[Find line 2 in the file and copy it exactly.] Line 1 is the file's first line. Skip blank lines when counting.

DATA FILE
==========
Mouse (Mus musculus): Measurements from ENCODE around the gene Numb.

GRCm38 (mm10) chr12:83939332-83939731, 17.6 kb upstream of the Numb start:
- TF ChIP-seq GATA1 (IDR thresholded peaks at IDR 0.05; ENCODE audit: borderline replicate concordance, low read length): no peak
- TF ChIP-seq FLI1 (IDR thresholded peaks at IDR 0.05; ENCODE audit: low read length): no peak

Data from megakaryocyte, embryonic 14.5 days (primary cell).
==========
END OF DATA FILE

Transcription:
GRCm38 (mm10) chr12:83939332-83939731, 17.6 kb upstream of the Numb start: